SUNDANCE: Todd McCarthy's Festival Diary: Goodbye, Granola & Tarantino Clones
THR critic and Sundance juror Todd McCarthy gives the inside story of one of the best festivals in Sundance history.
As a member of the U.S. dramatic competition jury in my 26th year attending the Sundance Film Festival, I can happily report that the experience was satisfying on more than one level. Not only did the five of us — America Ferrera, Tim Orr, Kimberly Peirce and Jason Reitman were my cohorts — fundamentally agree 95 percent of the time, but also we enjoyed the benefit of judging a group of 16 films that was one of the best since independent cinema began displaying its wares here three decades ago. However you parse it, 2011 was a banner year creatively as well as business-wise, which can only bode well for indie cinema’s near future.
At least among American narrative films, genre formulas were out: no more granola, no more Tarantino clones. Instead, several films pulled back the curtain on fascinating Twilight Zone cultures few people know about or could imagine visiting, including the underground youth scene of Tehran in Circumstance and the merged Inupiaq/American culture around Barrow, Alaska, in On the Ice.
It hadn’t even occurred to me until a friend mentioned it Saturday night that 10 of the competition entries revolved around high school students or, at least, kids of high school age. I can only surmise that I didn’t notice this because very few of these films treat high schoolers in the way Hollywood generally does: as an excuse for randy humor and stupid behavior. Mostly, the young people portrayed in these films are striving, trying to carve out a place for themselves in a difficult world: the gender-bending New York minority teens of Pariah and Gun Hill Road or the rural Texas Latina weightlifter in Benavides Born.
I luxuriated in Mike Cahill’s Another Earth, written with his leading lady Brit Marling, because it is genuinely about something (a conjecture about our status on this planet), is startlingly original conceptually and could never have been made anywhere else but in a zone of fearless independence. We gave that a Special Jury Prize.
For the Grand Jury Prize, the festival’s top honor, we chose Like Crazy, which breathtakingly captures the elation of immediate attraction and first love between two college students then impeccably registers the growing distance between them as they are forced to live in different countries for a long period. Director Drake Doremus and his superb cinematographer, John Gulesarian, bring the viewer as close to the couple as possible without inducing suffocation, creating an experience of enveloping intimacy.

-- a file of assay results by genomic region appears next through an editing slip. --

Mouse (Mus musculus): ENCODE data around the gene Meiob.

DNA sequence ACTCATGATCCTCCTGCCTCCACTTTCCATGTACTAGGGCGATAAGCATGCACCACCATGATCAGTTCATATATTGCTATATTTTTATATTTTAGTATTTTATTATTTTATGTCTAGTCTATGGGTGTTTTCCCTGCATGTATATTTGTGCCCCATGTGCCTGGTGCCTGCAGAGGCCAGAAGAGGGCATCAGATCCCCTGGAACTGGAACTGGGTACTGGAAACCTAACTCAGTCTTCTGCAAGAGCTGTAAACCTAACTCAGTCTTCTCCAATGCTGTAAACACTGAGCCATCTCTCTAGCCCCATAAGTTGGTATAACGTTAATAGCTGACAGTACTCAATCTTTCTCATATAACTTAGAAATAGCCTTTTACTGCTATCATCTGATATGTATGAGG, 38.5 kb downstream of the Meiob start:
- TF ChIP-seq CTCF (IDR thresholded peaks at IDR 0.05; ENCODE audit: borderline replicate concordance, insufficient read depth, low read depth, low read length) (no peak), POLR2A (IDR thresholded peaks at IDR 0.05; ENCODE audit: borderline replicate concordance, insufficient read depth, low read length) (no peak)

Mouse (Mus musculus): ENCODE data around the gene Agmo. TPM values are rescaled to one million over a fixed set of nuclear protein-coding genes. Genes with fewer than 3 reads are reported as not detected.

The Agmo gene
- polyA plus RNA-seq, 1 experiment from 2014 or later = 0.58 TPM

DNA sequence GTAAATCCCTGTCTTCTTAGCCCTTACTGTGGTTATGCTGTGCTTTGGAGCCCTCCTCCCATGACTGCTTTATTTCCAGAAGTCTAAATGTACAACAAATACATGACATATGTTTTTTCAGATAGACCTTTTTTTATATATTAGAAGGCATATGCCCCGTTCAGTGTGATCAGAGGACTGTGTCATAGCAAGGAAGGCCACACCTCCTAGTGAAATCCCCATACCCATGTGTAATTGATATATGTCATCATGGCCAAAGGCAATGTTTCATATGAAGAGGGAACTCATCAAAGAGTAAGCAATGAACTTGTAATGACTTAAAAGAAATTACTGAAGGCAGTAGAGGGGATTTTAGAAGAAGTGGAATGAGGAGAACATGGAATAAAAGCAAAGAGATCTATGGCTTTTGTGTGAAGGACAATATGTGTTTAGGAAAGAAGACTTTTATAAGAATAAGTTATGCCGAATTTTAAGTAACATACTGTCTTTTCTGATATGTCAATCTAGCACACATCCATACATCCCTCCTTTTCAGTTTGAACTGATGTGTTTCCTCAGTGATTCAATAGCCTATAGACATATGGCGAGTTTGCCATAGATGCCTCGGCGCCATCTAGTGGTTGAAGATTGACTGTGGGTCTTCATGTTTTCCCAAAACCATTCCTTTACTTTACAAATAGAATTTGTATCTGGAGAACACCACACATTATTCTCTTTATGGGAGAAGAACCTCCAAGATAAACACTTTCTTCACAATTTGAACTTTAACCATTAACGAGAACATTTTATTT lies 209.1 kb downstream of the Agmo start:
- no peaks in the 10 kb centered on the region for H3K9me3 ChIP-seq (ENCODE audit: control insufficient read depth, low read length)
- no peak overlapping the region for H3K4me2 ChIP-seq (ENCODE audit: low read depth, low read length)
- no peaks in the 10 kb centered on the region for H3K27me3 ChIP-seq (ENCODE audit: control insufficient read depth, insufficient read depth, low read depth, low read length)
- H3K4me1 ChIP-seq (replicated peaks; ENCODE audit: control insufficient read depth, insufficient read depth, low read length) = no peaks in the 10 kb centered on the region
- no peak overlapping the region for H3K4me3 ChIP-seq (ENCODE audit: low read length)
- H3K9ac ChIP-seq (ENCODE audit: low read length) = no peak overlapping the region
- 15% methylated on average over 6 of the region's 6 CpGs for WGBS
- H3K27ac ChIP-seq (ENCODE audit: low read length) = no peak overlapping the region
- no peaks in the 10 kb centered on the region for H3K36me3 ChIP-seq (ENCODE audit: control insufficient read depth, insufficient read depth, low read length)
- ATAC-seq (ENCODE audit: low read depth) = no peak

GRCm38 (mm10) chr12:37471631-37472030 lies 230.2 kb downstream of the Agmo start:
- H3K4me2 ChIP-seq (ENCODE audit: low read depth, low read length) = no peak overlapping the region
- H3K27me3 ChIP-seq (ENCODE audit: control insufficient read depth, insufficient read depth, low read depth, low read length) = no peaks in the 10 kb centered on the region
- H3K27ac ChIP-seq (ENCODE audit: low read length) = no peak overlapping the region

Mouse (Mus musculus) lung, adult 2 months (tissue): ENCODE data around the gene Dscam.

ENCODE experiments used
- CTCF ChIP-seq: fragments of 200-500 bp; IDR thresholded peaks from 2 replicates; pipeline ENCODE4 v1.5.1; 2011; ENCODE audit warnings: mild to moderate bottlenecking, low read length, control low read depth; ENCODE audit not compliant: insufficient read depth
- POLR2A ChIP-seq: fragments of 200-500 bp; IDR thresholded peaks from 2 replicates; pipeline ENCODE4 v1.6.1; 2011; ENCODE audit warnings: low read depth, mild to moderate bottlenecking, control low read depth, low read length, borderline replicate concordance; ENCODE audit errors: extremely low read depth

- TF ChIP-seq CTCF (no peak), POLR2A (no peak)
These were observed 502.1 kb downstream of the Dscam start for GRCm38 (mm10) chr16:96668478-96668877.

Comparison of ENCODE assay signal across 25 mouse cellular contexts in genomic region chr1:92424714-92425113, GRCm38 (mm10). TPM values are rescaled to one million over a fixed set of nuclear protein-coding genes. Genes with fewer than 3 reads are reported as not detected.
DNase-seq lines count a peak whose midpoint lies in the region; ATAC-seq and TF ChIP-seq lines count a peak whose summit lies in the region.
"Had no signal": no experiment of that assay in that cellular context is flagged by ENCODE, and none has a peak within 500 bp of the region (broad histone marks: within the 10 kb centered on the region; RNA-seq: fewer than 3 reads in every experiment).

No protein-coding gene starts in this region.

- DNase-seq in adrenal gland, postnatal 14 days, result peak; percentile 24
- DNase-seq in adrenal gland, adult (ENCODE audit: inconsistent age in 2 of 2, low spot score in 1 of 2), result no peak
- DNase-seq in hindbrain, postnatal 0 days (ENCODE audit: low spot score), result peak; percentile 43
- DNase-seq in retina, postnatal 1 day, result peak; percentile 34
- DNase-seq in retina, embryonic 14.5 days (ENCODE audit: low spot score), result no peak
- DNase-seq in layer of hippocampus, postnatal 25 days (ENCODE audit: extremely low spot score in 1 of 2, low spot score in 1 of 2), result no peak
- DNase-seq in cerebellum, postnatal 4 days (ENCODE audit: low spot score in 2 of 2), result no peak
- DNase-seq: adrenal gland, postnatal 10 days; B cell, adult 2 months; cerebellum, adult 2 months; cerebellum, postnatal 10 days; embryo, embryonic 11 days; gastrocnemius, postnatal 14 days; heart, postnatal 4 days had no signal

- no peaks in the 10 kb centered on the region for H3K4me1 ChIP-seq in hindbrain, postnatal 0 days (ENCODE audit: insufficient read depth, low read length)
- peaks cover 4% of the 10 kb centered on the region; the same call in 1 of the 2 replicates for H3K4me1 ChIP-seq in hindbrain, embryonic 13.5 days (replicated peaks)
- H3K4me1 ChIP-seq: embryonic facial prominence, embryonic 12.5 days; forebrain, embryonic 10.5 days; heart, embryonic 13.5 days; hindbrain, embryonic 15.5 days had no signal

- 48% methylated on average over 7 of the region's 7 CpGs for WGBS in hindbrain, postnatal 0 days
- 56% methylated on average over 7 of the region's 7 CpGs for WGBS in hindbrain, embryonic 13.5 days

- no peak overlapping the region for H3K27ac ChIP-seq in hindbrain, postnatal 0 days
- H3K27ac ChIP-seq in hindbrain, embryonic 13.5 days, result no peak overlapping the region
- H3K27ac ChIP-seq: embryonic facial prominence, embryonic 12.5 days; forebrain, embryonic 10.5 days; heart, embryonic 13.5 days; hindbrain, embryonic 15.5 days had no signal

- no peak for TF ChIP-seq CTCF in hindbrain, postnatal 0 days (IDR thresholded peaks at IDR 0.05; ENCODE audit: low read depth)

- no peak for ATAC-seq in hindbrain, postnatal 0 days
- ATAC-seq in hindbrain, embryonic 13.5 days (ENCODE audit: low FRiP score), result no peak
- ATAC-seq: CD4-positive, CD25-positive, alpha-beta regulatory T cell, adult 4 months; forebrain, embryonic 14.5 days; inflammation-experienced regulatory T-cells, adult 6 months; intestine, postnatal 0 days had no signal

Film festival jury dynamics can work (or not) in many ways, and it certainly helps if there aren’t one or two people on the panel with an ideological or artistic ax to grind. Uninterested in agendas, this was a group keyed in on good filmmaking and storytelling — pure and simple. Without betraying any confidences, I can say that, when possible, our modus operandi was to see a film as a group then jump into our waiting SUV after a screening (one of the two great perks of jury duty is a car and driver, the other being roped-off theater seats) and jaw about it for 10 or 15 minutes.
Jury decisions always provoke quibbles from the outside, but from our point of view, the right awards more or less found their way to the right films, as if by natural laws of attraction. This year, Sundance did what is always hopes and intends to do: connect worthy fresh works by emerging filmmakers with appreciative viewers and buyers who, everyone hopes, will find them a much wider audience.
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